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Blackwatergate

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Erik Prince, the secretive 38-year-old owner of the leading US mercenary firm, Blackwater USA, has seldom appeared in public. He has never held a press conference and is only known to have given one television interview--to Fox News shortly after 9/11. When Congress called him to testify in February, he dispatched his lawyer. But on October 2, Prince found himself under oath in front of Henry Waxman's Congressional committee, TV cameras trained on his boyish face.

About the Author

Jeremy Scahill
Jeremy Scahill
Jeremy Scahill, a Puffin Foundation Writing Fellow at The Nation Institute, is the author of the bestselling Blackwater...

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Prince was in the hot seat because of the infamous Nisour Square shootings in Baghdad on September 16, in which at least seventeen Iraqi civilians were killed. But Prince would face no questions about the shootings. Waxman said the Justice Department asked him not to take testimony on the incident because it was the subject of an FBI investigation. In Prince's prepared testimony, he said that people should wait for the results of the State Department investigation "for a complete understanding of that event." But the investigative process so far has hardly been impartial. The very morning of Prince's testimony, CNN reported that the State Department's initial report on the shooting was drafted by a Blackwater contractor, Darren Hanner. The next day came the surreal news that the FBI team assigned to investigate the incident in Baghdad would itself be guarded by Blackwater.

At the hearing Prince boldly declared that in Iraq his men have acted "appropriately at all times," and he appeared to deny the company had ever killed civilians, only acknowledging that some may have died as a result of "ricochets" and "traffic accidents." Prince's assertion is simply unbelievable. According to a report prepared by Waxman's staff, drawn largely from internal State Department and Blackwater documents, since 2005 Blackwater operatives in Iraq have opened fire on at least 195 occasions. In more than 80 percent of these instances, Blackwater fired first. And those are just the ones the company reported. The report also reveals an incident in which "Blackwater forces shot a civilian bystander in the head. In another, State Department officials report that Blackwater sought to cover up a shooting that killed an apparently innocent bystander."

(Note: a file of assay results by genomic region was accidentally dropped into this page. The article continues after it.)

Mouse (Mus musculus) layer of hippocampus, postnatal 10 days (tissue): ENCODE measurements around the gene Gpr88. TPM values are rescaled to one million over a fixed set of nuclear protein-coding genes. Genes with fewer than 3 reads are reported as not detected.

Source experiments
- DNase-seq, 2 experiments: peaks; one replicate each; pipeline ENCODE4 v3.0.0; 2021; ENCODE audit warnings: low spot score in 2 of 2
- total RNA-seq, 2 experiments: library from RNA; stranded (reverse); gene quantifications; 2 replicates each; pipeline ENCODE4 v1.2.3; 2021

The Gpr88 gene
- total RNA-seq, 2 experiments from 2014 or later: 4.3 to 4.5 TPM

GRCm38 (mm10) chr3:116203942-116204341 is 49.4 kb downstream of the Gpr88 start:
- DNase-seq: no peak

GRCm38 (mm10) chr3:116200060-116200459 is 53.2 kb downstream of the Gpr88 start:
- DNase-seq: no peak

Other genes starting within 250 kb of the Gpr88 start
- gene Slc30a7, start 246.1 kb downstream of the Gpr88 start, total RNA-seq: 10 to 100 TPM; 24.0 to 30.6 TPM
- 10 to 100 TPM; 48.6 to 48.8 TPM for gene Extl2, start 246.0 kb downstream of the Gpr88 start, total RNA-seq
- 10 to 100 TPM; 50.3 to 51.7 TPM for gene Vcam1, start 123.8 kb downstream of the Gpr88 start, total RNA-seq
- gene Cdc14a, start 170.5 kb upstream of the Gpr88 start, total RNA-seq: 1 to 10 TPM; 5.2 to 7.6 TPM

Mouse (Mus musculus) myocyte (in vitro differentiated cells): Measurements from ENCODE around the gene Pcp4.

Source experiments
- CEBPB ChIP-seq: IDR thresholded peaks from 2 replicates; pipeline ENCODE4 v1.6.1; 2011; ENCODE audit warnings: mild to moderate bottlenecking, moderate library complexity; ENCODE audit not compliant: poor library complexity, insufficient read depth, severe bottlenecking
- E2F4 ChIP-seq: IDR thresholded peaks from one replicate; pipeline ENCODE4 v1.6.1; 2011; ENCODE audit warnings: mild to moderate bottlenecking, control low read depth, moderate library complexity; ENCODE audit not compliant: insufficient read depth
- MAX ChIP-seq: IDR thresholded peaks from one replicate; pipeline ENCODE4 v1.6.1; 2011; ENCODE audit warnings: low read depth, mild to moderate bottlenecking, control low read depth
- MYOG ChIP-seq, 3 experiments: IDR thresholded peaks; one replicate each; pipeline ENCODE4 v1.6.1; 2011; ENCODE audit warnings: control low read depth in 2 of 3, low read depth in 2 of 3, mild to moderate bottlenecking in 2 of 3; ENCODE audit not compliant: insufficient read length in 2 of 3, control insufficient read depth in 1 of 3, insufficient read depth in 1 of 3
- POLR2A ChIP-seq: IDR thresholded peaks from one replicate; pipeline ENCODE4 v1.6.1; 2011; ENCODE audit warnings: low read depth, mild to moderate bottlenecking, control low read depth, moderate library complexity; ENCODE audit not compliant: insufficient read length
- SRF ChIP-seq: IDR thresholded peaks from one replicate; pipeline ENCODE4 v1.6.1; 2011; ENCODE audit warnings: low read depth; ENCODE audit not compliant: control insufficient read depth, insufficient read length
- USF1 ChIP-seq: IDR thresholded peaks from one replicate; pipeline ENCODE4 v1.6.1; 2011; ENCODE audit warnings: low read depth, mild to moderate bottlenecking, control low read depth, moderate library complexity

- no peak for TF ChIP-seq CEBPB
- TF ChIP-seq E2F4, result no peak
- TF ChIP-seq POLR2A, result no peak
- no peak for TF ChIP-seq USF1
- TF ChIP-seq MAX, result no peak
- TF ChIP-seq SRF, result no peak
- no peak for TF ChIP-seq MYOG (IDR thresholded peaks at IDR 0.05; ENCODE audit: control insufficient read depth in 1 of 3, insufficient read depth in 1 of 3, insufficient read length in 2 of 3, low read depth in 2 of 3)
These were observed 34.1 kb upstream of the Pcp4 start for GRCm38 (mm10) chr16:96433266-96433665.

Not surprisingly, Prince said he supported the continuation of Order 17 in Iraq, the Bremer-era decree immunizing forces like Blackwater from prosecution in Iraqi courts. Prince said that Blackwater operatives who "don't hold to the standard, they have one decision to make: window or aisle" on their return flight home. In all, Blackwater has fired more than 120 of its operatives in Iraq. Given that being terminated and sent home have been the only disciplinary consequences faced by Blackwater employees in Iraq, the Justice Department should investigate the circumstances of these firings.

Waxman's committee scrutinized one incident: the alleged killing of a bodyguard for the Iraqi vice president by a drunken Blackwater contractor last Christmas Eve inside the Green Zone. Prince confirmed that Blackwater had whisked the man out of Iraq and fired him, and said the company fined him and billed him for his return plane ticket. "If he lived in America, he would have been arrested, and he would be facing criminal charges," Democrat Carolyn Maloney said to Prince, "but it appears to me that Blackwater has special rules." Prince replied, "We can't do any more. We can't flog him, we can't incarcerate him." When asked directly whether this was a murder, which Iraqi officials have alleged, Prince consulted with his advisers, made a joke about only knowing about such things from crime dramas on TV and described the incident as "a guy that put himself in a bad situation" where "something very tragic happened."

According to the committee report, after the killing, the State Department chargé d'affaires recommended that Blackwater make a "sizable payment" to the guard's family. The official suggested $250,000, but the department's diplomatic security service said this was too much and could cause Iraqis to "try to get killed." In the end, the State Department and Blackwater reportedly agreed on a $15,000 payment.

A pattern is emerging from the Congressional investigation into Blackwater: the State Department's urging the company to pay what amounts to hush money to victims' families while facilitating the return home of contractors involved in deadly incidents for which not a single one has faced prosecution. According to the committee's investigation, "There is no evidence" that "the State Department sought to restrain Blackwater's actions, raised concerns about the number of shooting incidents involving Blackwater or the company's high rate of shooting first, or detained Blackwater contractors for investigation."

If Congress is serious about investigating Blackwater and holding the firm accountable, Erik Prince and his State Department "enablers" should appear on the Hill as frequently as his industry's lobbyists have over the past several years. But their visits should begin with their right hands raised.

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